Eschatological Horizon of the NT

Thesis: Eschatology is not an afterthought in the NT; nor simply the conclusion of revelation. It is the entire horizon of the revelation of the New Testament, and this should focus us on the eternal significance of Christ and the timeless urgency of the kingdom message and kingdom discipleship.

A. Introduction

1. Definition
Concerns final things. Refers to time at the end of the course of history with such radical changes that one can speak of an entirely new state of reality.

a. Note of “ephocal finality” is never missing.

The above survey includes all the Greek Old Testament instances of occurrence of the phrase [“latter days”]. Certain conclusions can be drawn from it, which here may be briefly set down: In the first place the phrase belongs strictly to the field of eschatology. It does not signify some indefinitely subsequent point or period or complication of events. The note of epochal finality is never missing in it. This should, however, not be confounded with the idea of chronological fixity. It is peculiar to the Old Testament that it makes this “acherith” or אַחֲרִית הַיָּמִֽים a sort of movable complex, capable of being pushed forward along the line of prophetic vision.  source

b. Emphasis on collective aspect (though not precluding individual)

c. Elastic in scope: sometimes points within eschaton, sometimes condensation of events

2. Research

a. Consistent Eschatology – Johannes Weiss (1892) and Albert Schweitzer (1901): Resisted liberalism’s tendency to view Jesus merely as “moral teacher”: Jesus an “apocalypticist with eschatological timetable (“failed”)

b. Realized Eschatology – C. H. Dodd (1961): especially parables and sayings of Jesus: Christ taught “essential presence of kingdom of God”; kingdom: “the manifest and effective assertion of divine sovereignty against all the evil of the world”: cf. John and Hebrews: rest: “apocalyptized Jesus’ message”

c. Proleptic Eschatology – J. Jeremias, O. Cullmann, W. G. Kümmel and Ladd: Jesus held a “paradoxical juxtaposition of the kingdom of God as both a present reality and future.”

d. Deemphasizing Eschatology – Increasingly, scholars view Christ more as teacher, sage, rabbi, etc., and relegate eschatological motifs to “later additions”

3. Question – What place does eschatology have in Biblical Theology? Is it a final chapter or even an afterthought? Is it an opening chapter, or some part of the whole?
Thesis: Eschatology is not a part of the whole of biblical theology, but a horizon of the whole. It is the plane on which all the events of redemptive history are fulfilled in Christ. The OT prepared for this era, and John inaugurated this era, as a herald for the king. No essentially new horizon will take its place, though it fulfillment will be furthered. This ought to inform our life and preaching.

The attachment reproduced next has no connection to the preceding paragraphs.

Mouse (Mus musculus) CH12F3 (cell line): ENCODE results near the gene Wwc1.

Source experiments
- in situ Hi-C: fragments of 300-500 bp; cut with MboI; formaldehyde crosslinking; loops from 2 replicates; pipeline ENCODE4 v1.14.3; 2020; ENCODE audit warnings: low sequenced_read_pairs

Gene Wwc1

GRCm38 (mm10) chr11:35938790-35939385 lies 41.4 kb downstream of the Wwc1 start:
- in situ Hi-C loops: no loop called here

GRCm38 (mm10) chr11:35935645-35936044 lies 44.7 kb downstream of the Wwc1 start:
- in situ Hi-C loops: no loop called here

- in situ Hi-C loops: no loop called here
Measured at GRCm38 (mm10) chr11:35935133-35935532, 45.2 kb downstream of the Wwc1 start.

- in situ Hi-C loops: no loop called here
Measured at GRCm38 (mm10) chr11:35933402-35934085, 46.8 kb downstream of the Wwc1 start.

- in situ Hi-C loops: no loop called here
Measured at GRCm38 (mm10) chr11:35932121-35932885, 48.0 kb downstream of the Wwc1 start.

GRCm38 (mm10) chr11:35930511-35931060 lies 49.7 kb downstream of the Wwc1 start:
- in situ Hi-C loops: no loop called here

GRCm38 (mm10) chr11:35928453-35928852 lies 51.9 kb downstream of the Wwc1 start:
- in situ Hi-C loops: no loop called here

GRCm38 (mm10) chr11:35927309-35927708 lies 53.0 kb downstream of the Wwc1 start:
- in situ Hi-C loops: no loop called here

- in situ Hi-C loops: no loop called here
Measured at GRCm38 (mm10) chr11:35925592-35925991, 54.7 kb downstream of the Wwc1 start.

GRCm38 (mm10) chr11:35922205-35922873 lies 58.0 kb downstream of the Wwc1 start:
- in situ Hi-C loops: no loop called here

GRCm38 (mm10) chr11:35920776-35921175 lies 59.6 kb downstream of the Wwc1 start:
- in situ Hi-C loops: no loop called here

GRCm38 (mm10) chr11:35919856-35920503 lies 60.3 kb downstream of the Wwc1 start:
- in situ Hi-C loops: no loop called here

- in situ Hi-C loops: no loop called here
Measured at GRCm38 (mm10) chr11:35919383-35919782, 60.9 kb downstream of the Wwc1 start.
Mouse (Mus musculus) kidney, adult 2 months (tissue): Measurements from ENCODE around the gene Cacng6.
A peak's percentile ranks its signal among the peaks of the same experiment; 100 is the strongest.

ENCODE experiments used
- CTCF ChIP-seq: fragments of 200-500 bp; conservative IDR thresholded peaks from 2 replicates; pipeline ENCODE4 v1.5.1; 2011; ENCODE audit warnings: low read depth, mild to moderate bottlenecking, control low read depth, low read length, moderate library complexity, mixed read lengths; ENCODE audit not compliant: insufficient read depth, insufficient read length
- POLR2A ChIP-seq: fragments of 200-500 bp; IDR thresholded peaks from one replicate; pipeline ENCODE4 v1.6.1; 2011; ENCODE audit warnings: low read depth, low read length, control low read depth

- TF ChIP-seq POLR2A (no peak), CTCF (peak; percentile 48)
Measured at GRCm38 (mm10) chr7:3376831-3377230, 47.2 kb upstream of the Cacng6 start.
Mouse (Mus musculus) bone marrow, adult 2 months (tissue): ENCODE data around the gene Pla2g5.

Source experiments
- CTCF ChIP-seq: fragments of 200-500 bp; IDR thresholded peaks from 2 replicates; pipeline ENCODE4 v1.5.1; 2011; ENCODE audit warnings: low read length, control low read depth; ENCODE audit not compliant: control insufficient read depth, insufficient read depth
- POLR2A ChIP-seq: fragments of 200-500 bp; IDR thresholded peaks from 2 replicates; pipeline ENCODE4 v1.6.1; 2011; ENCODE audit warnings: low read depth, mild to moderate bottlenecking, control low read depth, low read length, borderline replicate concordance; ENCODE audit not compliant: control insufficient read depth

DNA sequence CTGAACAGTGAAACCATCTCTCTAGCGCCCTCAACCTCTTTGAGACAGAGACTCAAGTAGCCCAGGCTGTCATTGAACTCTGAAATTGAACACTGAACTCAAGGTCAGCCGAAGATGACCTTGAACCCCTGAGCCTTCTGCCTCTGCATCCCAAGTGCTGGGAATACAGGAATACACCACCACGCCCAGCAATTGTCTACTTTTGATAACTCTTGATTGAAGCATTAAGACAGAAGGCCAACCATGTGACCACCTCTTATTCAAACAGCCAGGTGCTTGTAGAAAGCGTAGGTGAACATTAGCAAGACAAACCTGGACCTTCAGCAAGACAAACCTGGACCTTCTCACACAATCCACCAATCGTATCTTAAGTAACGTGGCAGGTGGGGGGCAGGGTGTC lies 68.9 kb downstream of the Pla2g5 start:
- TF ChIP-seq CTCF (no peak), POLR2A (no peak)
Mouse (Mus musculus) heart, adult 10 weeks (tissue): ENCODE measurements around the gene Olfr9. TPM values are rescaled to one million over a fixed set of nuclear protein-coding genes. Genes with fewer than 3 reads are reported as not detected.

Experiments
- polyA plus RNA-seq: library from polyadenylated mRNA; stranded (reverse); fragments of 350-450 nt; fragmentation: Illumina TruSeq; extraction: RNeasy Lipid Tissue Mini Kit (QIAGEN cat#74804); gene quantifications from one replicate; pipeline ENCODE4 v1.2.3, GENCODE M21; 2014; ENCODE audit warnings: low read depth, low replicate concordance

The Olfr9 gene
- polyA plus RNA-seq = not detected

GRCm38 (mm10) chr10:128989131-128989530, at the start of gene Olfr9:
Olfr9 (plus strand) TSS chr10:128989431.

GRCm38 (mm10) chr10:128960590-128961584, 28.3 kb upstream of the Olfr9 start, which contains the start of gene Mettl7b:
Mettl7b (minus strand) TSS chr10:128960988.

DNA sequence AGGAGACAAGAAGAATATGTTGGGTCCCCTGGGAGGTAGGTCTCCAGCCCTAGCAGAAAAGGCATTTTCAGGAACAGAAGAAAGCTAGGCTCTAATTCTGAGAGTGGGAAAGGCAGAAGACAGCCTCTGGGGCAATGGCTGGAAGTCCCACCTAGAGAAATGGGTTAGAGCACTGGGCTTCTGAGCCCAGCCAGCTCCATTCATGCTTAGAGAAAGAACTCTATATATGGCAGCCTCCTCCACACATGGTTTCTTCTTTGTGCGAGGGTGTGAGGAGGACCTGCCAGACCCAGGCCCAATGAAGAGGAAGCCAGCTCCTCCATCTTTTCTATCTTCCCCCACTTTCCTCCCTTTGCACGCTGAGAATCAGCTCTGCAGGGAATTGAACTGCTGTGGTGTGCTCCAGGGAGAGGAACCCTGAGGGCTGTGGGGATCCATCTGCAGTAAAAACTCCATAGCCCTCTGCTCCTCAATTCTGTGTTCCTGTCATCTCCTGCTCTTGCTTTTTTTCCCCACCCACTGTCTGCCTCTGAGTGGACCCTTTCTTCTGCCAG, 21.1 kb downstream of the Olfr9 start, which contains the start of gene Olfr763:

B. Expectations

1. The Protological complex

a. Creation – Fall (Rev 20-21)
b. Flood – Salvation (2 Pet 3)
c. The Civilization – Worship (Rev 18; 19)

2. The Patriarchal complex

a. Promise – Seed – Land – Blessing (International) (Gal 4)
b. Pilgrim life vs. destruction of Sodom (2 Pet 2)

3. The Mosaic complex

a. Plagues and Exodus (Red Sea) (Rev 15)
b. Epiphany (Horeb) (Rev 11:19)
c. Blessings and Curses (Matt 25:34, 41)
d. Rebellion and Rest (Heb 4)
e. Wilderness and Inheritance (Heb 11)

4. Davidic complex

a. Wars upon Zion’s foes (Ps 46)
b. Coming of the great King (Ps 72)

5. The Prophetic Preaching

a. Judgment: the day of the LORD: Amos, Zephaniah, Ezekiel
b. Future king (cf. Isa 7:14; Jer 23:5-6)
c. Salvation: new covenant (Jer 31; Ezek 11)
d. Shaking heaven / earth (Haggai; Zechariah)

C. Realizations

1. Christ

a. John the Baptist: Luke 1:17; Luke 3
b. The Coming of Christ: Gal 4:4; Reign as King forever: Luke 1:33
c. Kingdom of God: Mark 1:15: time fulfilled: kingdom come: Luke 16:16
d. Parables: Matt 13:41, 47
e. Healing: Matt 12:29; John 9:39; note: raising dead: John 11:34-35
f. Olivet Discourse (Mark 13)
g. Passion, Death, and Resurrection of Christ: Luke 23:42-46; Matt 28:1-5;

2. Main Apostles

a. Peter: Acts 2:17
b. James: James 5:1-7
c. Jude 17-29

3. Paul

a. Prominence: Gospel articulated in eschatological way: 1 Thess 1:9ff.
b. Features

i. Polarity
– Adam & New Adam (Rom 5:12-22; 1 Cor 15:45-47)
– Worlds (Eph 1:21)

ii. Protology
– Creation: Rom 8:22
– Principalities and powers; elements of the world: Col 2: Gal 4

4. John

a. Revelation – Depicts whole course of history from first to second coming eschatologically and symbolically

b. Gospel and Epistles – The coming of Christ means judgment in that it reveals faith and unbelief (John 3:19).
Believers possess eternal life already (1 John 3:13; John 3:36)
There is also a future aspect (14:3; 21:21-23, etc.)

D. Import

1. Proclamation
Col 1:25; Eph 3:9; Rom 16:25
Rev 11
2. Ethics
1 Peter 4:7-11
1 Cor 7:29-31
3. Worship
Heb 12:22-24
Rev 1:10
4. Sacraments
Col 2:10-15: Stauffer: “Jesus called his dying a baptism. Paul in turn called our baptism a dying.”
1 Cor 11:28-32: self-examination: voluntarily arraigning ourselves, to plead guilty and only so to approach the sacrament

E. Test-Cases

1. Matt 12:24-26
2. 2 Corinthians 2:14-17
3. 1 John 1:1-3